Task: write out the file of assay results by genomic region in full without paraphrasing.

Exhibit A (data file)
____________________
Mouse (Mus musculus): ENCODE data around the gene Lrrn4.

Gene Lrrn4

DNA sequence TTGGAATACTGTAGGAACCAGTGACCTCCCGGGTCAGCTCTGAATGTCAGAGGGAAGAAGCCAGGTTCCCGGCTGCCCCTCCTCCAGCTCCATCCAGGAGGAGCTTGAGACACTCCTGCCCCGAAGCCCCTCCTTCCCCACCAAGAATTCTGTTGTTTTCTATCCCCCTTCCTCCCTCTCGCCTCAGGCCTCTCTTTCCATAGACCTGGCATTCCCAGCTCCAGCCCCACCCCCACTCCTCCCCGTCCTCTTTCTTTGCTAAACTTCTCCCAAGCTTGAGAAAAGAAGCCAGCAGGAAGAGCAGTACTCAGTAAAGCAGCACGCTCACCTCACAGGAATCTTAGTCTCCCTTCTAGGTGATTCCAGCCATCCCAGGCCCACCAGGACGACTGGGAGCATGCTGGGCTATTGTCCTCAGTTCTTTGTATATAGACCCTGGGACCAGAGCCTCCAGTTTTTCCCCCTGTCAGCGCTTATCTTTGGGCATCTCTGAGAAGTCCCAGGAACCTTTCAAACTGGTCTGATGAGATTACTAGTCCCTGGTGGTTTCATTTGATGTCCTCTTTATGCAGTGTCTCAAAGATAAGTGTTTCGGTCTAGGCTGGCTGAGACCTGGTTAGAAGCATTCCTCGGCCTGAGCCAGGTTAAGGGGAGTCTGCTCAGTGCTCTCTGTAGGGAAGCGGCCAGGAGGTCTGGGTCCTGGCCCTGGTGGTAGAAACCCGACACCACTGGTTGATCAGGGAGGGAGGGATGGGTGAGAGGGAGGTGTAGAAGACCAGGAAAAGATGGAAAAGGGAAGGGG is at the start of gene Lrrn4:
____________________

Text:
Mouse (Mus musculus): ENCODE data around the gene Lrrn4.

Gene Lrrn4

DNA sequence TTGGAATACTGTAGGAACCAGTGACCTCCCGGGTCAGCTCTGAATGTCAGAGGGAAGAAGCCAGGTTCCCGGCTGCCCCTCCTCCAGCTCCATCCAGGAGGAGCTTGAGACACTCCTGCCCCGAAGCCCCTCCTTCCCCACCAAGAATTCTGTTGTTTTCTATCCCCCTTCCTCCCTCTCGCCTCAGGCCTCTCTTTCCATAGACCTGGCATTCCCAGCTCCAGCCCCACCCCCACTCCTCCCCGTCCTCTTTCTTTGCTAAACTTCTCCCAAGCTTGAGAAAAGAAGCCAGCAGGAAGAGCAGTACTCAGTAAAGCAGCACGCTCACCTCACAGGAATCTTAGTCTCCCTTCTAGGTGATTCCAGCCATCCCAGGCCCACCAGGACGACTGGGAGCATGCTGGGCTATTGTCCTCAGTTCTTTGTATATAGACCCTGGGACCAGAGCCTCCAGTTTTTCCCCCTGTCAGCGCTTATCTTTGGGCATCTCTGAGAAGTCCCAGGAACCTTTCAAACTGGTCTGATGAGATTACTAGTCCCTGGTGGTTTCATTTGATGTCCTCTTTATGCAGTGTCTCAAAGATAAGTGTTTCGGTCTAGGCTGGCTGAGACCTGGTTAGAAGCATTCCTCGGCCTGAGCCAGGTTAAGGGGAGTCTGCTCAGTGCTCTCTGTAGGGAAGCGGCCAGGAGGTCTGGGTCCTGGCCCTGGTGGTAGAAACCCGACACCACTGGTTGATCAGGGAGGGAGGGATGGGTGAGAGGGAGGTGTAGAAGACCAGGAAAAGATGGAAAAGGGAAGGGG is at the start of gene Lrrn4: